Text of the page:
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Optoma HD8300 Projector Optoma HD8300
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Street Price: n/a
3D: Full HD 3D
Contrast:30,000:1
Lumens:1500
Weight: 18.5 lbs
Resolution:1920x1080
Aspect Ratio:16:9
Technology:DLP
Lens:1.5x manual
Lens Shift:H + V
Lamp Life:3,000 Hrs
4,000 (eco)
Lamp Cost:$379.00
Warranty:3 year
Connectors:  Composite, Component, VGA In, HDMI 1.4a (x2), USB, RS232, 12-Volt Trigger (x2),
Video Formats:  480i, 480p, 720p, 1080i, 1080p/60, 576p

Optoma HD8300
DLP 3D 1080p Home Theater Projector

Bill Livolsi, September 28, 2011

The Optoma HD8300 is Optoma's newest 1080p full HD 3D projector. While the HD33, reviewed in August, covers the low-cost end of the spectrum, the HD8300 is a more refined product that caters to videophiles and dedicated theater enthusiasts. Maximum light output of 1500 lumens means you can power a very large screen, while 30,000:1 iris-assisted contrast creates the deep, dark blacks and nuanced shadows required for a satisfying home cinema experience. When it comes to 3D, the HD8300's image has almost zero crosstalk and plenty of brightness. Sold through custom installers and authorized resellers, the HD8300 is priced at $4,499.

The Viewing Experience

We set up the HD8300 on a shelf in the back of a room with very little ambient light. The projector has lens shift, but the shift range is limited, so while a rear shelf mount is possible the shelf needs to be low. Thanks to the 1.5:1 zoom lens, it was easy to get the HD8300 adjusted to fit our screen. We stuck with the default Cinema mode, as it has the best default calibration, and left the HD8300 in its standard lamp mode. The alternative, Bright, is more appropriate for living room and entertainment use due to its very high light output. In a darkened theater, it can be overwhelming.

Taken as a whole, the picture from the HD8300 is film-like and engaging. We noticed a few things right away. First, the HD8300 has near-perfect color even before calibration, though saturation needs to be increased a couple of points. Second, the image is very bright in Cinema mode, and in a properly darkened room it can sometimes be too bright. We found ourselves wishing for a manual iris, though videophiles already know that one can use a neutral-density filter to accomplish the same thing. Three, while contrast is good, it's not as good as the old Optoma HD8600 from 2009, the company's flagship model. There's a noticeable difference in black level and dynamic range between the two, with the HD8600 having the advantage in both areas.

The HD8300's image is smooth and natural, though digital noise is more apparent than on the HD8600. PureMotion, the HD8300's frame interpolation system, is set to Low by default. In this setting, it subtly reduces judder in film content without adding any of the digital video effect sometimes seen with FI systems. We did not find it objectionable enough to disable, even for 24p film content.

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Review Contents: The Viewing Experience Key Features Performance Limitations
  Shootout vs Panasonic AE7000 Conclusion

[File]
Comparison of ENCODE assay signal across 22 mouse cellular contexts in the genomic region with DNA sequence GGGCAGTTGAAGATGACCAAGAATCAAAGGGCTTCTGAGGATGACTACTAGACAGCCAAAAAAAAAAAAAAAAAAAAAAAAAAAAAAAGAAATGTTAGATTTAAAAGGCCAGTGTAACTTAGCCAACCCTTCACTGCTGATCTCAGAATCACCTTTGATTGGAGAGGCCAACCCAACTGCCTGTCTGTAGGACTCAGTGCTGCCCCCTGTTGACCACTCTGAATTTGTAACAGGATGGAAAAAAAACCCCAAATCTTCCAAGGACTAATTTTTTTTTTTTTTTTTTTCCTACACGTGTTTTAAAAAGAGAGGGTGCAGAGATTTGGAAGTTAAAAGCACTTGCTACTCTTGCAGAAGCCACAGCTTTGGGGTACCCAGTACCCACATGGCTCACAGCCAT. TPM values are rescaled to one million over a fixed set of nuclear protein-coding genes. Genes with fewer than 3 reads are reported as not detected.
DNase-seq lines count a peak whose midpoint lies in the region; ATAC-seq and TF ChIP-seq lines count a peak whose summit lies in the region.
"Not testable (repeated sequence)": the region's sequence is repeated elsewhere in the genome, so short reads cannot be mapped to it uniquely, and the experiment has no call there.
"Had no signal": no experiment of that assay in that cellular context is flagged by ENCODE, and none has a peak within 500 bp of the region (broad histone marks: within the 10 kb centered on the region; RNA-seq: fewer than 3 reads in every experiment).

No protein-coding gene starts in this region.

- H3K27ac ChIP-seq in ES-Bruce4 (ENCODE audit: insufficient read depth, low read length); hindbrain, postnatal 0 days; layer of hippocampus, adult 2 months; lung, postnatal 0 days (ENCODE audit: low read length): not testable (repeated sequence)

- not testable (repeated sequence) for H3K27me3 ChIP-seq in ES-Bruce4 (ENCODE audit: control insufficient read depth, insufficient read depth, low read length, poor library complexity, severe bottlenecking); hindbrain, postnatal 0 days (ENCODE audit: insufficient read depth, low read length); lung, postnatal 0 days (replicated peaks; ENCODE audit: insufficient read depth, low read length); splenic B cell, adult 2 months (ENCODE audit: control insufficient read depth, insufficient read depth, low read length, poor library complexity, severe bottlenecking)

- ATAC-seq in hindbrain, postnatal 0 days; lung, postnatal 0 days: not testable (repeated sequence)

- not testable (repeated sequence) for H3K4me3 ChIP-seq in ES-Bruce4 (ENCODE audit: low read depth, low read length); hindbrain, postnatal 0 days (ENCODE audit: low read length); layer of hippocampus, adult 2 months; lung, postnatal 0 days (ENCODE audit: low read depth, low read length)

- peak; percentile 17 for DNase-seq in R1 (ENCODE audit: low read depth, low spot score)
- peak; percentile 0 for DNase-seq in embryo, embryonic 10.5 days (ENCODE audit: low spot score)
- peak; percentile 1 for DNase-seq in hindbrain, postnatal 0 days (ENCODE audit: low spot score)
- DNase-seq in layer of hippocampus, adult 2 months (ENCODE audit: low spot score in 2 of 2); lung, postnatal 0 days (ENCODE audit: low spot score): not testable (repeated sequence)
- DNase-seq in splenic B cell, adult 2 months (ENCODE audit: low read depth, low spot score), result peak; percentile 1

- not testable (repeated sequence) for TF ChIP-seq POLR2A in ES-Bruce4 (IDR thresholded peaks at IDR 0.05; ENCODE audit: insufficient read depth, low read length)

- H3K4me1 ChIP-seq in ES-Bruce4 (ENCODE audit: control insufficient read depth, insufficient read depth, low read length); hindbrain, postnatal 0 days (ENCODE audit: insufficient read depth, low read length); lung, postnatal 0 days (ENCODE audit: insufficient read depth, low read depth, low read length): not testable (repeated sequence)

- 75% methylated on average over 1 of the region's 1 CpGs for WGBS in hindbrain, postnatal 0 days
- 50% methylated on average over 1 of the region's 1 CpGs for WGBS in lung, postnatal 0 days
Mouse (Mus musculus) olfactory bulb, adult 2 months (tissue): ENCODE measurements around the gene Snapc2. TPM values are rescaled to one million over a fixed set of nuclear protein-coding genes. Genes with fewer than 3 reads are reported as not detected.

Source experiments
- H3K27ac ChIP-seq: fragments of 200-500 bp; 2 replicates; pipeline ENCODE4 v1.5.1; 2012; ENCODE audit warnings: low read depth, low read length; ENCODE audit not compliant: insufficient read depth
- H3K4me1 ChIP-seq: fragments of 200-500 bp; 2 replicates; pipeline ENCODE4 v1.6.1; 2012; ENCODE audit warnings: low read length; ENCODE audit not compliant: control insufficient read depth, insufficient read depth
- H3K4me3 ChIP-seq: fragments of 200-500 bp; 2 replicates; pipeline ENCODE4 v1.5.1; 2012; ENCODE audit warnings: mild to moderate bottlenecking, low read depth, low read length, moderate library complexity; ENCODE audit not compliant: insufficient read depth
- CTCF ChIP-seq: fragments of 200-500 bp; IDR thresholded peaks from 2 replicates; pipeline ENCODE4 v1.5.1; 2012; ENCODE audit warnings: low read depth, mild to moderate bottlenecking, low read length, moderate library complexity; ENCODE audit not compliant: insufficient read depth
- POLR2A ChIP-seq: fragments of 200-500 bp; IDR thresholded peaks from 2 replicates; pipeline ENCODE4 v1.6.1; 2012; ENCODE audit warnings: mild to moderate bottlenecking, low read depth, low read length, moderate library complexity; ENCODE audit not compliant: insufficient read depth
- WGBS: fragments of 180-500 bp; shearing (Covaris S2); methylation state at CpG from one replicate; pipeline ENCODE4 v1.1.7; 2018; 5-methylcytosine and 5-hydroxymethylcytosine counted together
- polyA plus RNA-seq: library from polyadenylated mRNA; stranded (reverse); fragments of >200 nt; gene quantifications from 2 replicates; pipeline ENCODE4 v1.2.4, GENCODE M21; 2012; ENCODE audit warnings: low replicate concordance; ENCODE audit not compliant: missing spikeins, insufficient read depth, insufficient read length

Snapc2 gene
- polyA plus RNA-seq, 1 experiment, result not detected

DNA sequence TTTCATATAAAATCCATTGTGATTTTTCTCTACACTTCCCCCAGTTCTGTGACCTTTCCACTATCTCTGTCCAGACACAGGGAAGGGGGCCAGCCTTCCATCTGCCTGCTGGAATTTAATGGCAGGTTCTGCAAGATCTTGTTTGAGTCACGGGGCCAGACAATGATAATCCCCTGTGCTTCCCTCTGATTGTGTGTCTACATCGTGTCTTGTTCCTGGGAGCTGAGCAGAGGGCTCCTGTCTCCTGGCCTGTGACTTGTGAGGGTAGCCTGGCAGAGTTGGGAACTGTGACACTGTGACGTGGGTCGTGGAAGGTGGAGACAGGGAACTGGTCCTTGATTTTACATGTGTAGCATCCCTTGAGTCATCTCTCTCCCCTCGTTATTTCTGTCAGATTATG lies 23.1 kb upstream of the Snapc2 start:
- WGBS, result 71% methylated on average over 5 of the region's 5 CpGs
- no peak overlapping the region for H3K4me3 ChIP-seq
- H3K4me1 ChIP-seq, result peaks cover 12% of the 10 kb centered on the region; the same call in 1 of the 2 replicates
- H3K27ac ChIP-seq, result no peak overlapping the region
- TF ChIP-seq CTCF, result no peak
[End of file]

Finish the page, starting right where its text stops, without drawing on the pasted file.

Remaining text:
Reader Comments(9 comments)

Posted Sep 28, 2011 11:29 PM PST

By John Hermes

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In the comparison picture of the Optoma and Panasonic, the Optoma looks brighter in both the dark and light areas. For the Panasonic to have "better" blacks (at least in this picture), it would seem the lighter areas of both projectors should be about the same.

Posted Sep 29, 2011 10:01 AM PST

By PatB

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I appreciate that you have made an effort to equalize the conditions and setting for the photos of the Panny and the Optoma. But the comparison still doesn't show waht you say it does. The Panny picture seems just darker not more contrasty. Snadler has dark curly hair which in the Optoma picture shows reflected light. That seems appropriate since its outdoors in the sun and Sndler is wearing sun glasses. So the panny picture is better but less realistic.

Posted Sep 29, 2011 9:09 PM PST

By CJv

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I have to agree with PatB. While its true that the panny is obviously darker there doesn't seem to be as good of a balance between the darks and brights when compared to the optoma which had better balance. The panny seem so out of balance it gives the impression that the picture is warmer than it actually is. The color in the face of Adam Sandler face from the Panny screen shot seems a bit too red but not in a "I live in tropical environment I have a sun burned face look". Also, his shirt seems a bit to deep in the orange.......... even for a island type shirt. While the Optoma seems much more balanced and the shirt seems to have a more natural look

Knowing that Optoma can make a higher contrast projector its almost as if they purposely went conservative on the contrast for the HD8300 to keep the picture balanced and natural. I can't believe I'm saying this but I prefer the Optoma picture over the Panny. Another thought; why Optoma spent the effort to create a very bright color accurate projector one, of course, would think to allow bigger screens, but in addition, I believe Optoma created this projector with high gain screens in mind.......that way if somebody wanted to increase contrast they could a higher contrast projector screen. Generally brightness takes a hit when using a projector screen to increase contrast but Optoma has created an incredibly high, color accurate, cinema mode......hmmmmmm